By Emily Hoeven
Actress and activist Jane Fonda has a message for wealthy Californians who oppose Proposition 30, a November ballot measure that would hike taxes on millionaires to subsidize electric vehicles and fund wildfire response and prevention:
“People who would choose to get rich and stay rich, as opposed to helping create a livable future, have to really seriously examine their priorities.”
Fonda, who acknowledged that her own taxes would go up if voters approve Prop. 30, shared her stance on the controversial ballot measure for the first time in an exclusive interview Monday.
Fonda spoke with me on Zoom from Los Angeles in between trips to Michigan, New Mexico and Texas to stump for candidates endorsed by the Jane Fonda Climate PAC, an organization she founded this year to help elect leaders who “care about people and the planet and the environment and the future more than corporations.”
The PAC has so far directly contributed $60,800 to 29 California candidates at the federal, state, county and city level, said Ariel Hayes, the PAC’s executive director and former national political director for the Sierra Club. Hayes said the PAC is still determining how much more it plans to invest before the Nov. 8 election.
- Those figures don’t include money contributed to “independent expenditure” committees — which don’t coordinate with the campaigns they’re trying to help — or money raised through online or in-person joint fundraising drives, Hayes said.
The PAC is just the latest climate endeavor for Fonda, 84, a two-time Academy Award-winning actress with a decades-long history of activism. Although Fonda announced in September that she had been diagnosed with non-Hodgkins lymphoma, “this f—–g cancer is not going to keep me from doing all that I can,” she told me, adding that the climate crisis makes her “so scared I can’t sleep.”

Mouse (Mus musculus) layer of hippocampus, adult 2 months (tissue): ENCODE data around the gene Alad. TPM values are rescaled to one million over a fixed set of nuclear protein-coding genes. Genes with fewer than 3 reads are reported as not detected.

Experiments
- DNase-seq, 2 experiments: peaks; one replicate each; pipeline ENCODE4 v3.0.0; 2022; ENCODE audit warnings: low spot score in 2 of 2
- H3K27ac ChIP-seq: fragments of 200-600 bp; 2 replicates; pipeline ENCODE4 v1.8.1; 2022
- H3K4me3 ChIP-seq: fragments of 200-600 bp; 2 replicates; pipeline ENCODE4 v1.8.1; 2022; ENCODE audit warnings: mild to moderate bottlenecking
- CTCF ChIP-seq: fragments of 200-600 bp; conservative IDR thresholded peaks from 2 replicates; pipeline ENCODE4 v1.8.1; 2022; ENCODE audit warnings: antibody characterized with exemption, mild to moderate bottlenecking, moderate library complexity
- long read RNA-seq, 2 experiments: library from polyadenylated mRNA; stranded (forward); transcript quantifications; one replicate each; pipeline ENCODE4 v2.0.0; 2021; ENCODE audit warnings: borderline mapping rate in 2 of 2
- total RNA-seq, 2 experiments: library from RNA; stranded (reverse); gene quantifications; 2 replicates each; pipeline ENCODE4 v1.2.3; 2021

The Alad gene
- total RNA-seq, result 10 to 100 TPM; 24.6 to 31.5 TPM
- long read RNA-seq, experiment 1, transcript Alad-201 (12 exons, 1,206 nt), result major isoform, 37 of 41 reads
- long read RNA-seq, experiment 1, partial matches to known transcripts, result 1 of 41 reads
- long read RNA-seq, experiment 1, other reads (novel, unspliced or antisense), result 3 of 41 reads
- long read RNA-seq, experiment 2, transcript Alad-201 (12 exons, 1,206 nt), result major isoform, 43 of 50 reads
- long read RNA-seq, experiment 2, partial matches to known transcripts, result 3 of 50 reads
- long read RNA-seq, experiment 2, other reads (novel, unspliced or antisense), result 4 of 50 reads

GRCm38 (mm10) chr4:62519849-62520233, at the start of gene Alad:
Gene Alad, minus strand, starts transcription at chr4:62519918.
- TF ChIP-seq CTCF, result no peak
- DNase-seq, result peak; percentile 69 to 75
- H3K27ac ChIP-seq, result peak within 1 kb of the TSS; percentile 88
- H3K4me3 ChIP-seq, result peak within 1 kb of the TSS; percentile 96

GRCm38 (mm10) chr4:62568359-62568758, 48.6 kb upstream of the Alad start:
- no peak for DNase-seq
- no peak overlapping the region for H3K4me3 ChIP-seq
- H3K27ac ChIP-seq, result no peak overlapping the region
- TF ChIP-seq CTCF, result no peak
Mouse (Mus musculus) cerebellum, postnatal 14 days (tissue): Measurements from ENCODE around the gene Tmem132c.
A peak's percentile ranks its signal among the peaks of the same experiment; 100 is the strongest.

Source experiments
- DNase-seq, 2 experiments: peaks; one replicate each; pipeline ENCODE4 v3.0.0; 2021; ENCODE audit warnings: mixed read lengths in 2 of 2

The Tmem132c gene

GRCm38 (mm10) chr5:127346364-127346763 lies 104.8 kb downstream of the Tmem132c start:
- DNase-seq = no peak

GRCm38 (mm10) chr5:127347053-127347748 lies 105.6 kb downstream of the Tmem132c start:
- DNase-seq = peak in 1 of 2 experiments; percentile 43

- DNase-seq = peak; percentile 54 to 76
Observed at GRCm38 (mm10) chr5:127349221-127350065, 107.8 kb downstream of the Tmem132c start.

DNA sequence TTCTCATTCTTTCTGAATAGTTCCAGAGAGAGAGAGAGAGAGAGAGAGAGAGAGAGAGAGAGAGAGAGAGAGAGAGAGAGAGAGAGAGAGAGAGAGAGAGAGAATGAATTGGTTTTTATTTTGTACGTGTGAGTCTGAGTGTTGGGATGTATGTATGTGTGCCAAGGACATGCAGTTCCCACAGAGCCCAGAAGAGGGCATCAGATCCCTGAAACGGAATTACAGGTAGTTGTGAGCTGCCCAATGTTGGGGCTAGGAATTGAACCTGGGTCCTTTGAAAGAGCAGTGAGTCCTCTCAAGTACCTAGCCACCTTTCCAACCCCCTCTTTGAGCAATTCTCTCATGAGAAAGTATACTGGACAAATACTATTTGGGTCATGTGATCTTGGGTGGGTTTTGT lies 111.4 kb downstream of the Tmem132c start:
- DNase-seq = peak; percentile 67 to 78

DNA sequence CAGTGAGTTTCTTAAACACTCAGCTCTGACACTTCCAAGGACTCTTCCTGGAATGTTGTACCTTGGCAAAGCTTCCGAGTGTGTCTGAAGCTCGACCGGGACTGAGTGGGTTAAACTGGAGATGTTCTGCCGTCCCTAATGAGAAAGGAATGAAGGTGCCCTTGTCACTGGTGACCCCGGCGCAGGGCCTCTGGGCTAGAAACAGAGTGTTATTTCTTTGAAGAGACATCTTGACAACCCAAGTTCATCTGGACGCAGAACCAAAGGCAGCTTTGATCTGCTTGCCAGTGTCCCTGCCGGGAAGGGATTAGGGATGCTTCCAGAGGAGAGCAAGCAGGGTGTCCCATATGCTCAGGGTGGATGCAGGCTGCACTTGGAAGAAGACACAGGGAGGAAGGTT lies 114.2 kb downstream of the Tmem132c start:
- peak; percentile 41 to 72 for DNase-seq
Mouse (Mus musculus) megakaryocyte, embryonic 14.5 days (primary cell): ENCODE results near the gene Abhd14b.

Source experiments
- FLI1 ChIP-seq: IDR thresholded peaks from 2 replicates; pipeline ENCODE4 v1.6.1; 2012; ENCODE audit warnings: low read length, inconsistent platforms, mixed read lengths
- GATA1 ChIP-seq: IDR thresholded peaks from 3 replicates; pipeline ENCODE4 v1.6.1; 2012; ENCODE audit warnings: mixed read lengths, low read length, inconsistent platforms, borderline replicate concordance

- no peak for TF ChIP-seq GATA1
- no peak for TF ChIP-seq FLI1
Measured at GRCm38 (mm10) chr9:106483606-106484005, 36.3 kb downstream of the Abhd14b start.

After the November election, the PAC plans to zero in on California and the Gulf states, where the oil industry holds significant sway, Fonda said.
- Fonda: “Nationally, people think that California is way ahead of the rest of the country. And in many ways it is true, it’s done some great things. But … the window of opportunity is closing fast. And while the Legislature here has passed some really exceptional bills this season, it also killed a bill that would have moved California to achieve a 55% reduction in greenhouse gases by 2030. It … killed a bill which would have divested California pension funds from fossil fuel companies.”
Other key takeaways from my interview with Fonda:
- On disagreeing with Gov. Gavin Newsom: By supporting Prop. 30, Fonda is siding with the California Democratic Party — but breaking with Newsom, who has joined the California Republican Party in urging voters to reject the measure. (Newsom has warned the measure could destabilize California’s budget, which disproportionately relies on taxes from high earners. Amid concerns of an impending recession, California’s tax revenues in September came in $2.8 billion below projections, putting the state’s coffers about $7 billion below projections from the most recent economic forecast, according to a Monday report from the state Department of Finance.)
- In several high-profile Dem-on-Dem races, Fonda’s PAC and Newsom have endorsed opposing candidates: For a hotly contested Sacramento-area seat in the state Senate, the PAC is backing progressive Dave Jones while Newsom is behind the more moderate Angelique Ashby. And for a seat on the Los Angeles County Board of Supervisors, Newsom is supporting former state Sen. Bob Hertzberg — whom Fonda said is “too much in bed with the oil companies” — while the PAC is backing his opponent, Lindsey Horvath. “A lot of us have been battling the governor for quite a long time, and he has finally done really, really, really well in the climate space,” Fonda said. “But we don’t always see eye to eye.”
- On state lawmakers approving Newsom’s last-minute push to extend the lifespan of Diablo Canyon, California’s last nuclear power plant: “Am I happy about the need to rely on nuclear energy right now? No,” Fonda said. But as we “phase gradually out of fossil fuels, as we build up our sustainable green energy sector … we need a bridge.”
- On the oil industry pursuing a referendum to overturn a recently signed law banning new oil and gas wells close to sensitive areas: “Our elected officials voted for that. How dare the oil companies try to override the will of the California voters? How dare they? They’re already killing us because of what they’re doing to our planet and lying to us about what they’re doing. I mean, it’s a direct attack on democracy.”